USC athletic director Pat Haden thinks the NCAA could lose a lawsuit calling for pay-for-play for college sports -- and that institutions such as his should really start planning for the financial consequences of paying student-athletes.
Haden spoke to Stewart Mandel of Sports Illustrated, and made it clear he didn't feel most institutions were taking the lawsuit filed by former UCLA star Ed O'Bannon as seriously as they should:
"We ought to be kept abreast of it at all times, and we ought to prepare for it in case we lose," said Haden, a former practicing attorney and businessman who became an athletic director in 2010. "I haven't followed the case closely, but what I read from legal scholars, it's not a slam dunk for the NCAA."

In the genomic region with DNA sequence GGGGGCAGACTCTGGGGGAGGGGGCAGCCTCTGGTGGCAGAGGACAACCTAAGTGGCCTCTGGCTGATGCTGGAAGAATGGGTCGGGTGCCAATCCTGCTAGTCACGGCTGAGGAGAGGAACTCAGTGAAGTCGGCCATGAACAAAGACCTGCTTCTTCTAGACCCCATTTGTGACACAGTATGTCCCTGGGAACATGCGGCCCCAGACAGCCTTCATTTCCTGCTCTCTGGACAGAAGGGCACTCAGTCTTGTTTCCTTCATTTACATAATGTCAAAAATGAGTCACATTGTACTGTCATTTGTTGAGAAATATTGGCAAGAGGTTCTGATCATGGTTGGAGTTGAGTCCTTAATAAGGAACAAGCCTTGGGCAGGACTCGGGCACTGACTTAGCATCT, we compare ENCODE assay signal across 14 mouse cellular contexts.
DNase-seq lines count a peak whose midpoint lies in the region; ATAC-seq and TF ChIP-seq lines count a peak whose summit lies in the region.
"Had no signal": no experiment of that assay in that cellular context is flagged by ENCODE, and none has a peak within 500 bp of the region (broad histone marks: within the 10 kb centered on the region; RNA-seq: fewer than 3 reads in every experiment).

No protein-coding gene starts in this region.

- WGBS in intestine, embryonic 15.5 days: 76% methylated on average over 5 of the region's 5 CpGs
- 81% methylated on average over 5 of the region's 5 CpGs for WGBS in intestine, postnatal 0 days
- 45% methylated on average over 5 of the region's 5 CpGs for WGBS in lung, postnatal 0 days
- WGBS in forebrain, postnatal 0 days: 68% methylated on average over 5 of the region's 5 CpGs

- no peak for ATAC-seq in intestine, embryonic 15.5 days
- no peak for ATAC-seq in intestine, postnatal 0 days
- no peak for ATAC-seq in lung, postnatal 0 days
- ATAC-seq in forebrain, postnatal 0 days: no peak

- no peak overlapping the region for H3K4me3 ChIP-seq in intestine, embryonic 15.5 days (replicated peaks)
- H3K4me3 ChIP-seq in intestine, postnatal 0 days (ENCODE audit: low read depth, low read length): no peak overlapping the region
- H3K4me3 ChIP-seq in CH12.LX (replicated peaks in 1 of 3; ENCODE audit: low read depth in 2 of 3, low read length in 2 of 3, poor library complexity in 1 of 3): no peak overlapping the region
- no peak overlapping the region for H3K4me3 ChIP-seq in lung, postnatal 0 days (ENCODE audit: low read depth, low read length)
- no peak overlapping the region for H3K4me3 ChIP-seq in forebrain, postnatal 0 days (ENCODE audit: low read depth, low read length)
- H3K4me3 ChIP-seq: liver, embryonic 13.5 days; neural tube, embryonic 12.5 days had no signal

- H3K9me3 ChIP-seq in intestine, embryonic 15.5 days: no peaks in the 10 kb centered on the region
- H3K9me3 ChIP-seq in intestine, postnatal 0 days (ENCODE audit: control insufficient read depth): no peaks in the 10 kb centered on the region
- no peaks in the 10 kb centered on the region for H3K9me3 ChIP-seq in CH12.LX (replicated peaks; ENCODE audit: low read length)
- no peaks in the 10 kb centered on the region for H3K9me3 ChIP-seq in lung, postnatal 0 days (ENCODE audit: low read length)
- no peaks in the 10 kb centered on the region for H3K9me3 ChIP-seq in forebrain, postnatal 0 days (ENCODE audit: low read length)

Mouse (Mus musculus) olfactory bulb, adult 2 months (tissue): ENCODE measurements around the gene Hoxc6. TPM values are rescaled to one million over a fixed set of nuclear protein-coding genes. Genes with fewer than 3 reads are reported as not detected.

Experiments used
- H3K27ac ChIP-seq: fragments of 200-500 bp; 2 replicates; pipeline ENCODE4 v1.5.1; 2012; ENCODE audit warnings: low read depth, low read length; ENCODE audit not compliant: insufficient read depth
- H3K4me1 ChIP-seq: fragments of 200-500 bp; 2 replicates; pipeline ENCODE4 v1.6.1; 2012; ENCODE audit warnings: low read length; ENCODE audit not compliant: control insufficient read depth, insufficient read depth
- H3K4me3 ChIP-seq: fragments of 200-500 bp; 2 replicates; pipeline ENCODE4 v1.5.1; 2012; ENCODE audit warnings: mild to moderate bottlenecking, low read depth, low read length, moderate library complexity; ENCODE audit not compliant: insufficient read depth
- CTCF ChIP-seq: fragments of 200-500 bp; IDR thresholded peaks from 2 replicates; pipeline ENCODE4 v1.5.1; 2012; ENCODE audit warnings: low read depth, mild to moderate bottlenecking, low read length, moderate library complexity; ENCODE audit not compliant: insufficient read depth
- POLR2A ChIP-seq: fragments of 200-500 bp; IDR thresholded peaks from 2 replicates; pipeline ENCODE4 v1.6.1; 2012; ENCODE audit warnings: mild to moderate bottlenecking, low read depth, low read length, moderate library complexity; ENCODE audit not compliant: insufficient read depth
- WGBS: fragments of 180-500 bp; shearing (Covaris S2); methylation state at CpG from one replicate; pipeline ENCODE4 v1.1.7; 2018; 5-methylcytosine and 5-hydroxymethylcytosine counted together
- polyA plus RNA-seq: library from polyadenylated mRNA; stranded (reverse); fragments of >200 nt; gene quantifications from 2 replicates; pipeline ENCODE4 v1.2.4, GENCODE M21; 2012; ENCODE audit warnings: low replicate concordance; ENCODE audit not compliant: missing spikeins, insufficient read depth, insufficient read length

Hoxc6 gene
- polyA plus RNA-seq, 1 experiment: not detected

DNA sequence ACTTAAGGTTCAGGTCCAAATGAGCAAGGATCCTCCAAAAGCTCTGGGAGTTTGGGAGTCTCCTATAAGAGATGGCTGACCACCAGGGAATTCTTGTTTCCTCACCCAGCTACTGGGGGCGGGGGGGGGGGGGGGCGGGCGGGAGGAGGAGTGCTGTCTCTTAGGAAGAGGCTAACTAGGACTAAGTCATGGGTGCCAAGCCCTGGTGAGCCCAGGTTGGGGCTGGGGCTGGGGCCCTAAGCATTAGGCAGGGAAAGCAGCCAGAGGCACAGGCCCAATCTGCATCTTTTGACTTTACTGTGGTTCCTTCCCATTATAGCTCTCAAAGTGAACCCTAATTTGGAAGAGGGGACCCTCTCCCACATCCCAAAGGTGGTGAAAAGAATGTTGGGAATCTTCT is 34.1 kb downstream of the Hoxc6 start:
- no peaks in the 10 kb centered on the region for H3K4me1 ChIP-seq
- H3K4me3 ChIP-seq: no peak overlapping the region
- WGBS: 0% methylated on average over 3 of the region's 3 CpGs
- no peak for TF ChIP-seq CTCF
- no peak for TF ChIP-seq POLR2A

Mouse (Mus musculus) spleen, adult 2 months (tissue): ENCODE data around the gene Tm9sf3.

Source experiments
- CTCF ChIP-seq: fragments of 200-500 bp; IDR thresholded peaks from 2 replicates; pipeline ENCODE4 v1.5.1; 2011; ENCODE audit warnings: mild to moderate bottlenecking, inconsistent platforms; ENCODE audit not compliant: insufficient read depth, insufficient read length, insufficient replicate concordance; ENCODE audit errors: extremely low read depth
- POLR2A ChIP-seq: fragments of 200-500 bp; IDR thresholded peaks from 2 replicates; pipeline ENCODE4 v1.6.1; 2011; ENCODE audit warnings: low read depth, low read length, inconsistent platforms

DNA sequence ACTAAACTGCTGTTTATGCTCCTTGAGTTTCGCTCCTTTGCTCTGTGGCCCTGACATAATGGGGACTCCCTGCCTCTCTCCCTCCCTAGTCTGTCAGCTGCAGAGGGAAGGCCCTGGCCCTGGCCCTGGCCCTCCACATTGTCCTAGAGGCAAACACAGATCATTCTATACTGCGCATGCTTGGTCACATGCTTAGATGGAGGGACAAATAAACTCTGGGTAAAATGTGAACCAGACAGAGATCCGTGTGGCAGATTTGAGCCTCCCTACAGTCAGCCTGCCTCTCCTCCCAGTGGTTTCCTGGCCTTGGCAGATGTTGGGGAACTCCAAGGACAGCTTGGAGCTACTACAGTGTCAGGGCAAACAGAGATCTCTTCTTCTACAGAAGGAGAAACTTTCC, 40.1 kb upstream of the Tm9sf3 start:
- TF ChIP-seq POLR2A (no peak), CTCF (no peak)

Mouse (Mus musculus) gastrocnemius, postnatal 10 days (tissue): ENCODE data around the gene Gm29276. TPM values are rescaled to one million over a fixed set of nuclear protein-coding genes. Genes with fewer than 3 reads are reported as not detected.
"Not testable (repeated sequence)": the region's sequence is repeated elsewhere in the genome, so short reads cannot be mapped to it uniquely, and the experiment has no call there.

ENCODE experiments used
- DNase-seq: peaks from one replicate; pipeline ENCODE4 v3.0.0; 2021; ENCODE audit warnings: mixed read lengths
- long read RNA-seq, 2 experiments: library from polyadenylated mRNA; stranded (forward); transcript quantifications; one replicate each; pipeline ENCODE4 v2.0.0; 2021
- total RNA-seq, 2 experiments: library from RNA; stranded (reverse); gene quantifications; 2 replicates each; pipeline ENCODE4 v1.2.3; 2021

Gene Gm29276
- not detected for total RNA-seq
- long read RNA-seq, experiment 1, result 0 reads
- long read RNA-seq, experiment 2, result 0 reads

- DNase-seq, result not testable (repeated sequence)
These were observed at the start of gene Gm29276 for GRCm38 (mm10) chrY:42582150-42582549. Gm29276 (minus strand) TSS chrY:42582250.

Haden believes there's a serious chance the NCAA loses the lawsuit, which began over using players' likenesses in video games and has expanded to cover the entire concept of whether athletes should make some of the money their schools earn off their sports. He thinks that schools should prepare for how they'd deal with the dilemma of trying to do the same things with less money:
"The context of the lawsuit has changed. What do we do if we lost?" Haden said of the NCAA's side. "All of a sudden your television revenue -- let's say it's $20 million a year [for a school]. Now if they win, it's $10 million a year. How do you make your 21 sports work on half the revenue?"
It's a good question. Although many agree college athletes should be paid for their services, it could come at the expense of non-revenue sports.
A tip for Haden? Maybe fewer $70 million practice facilities.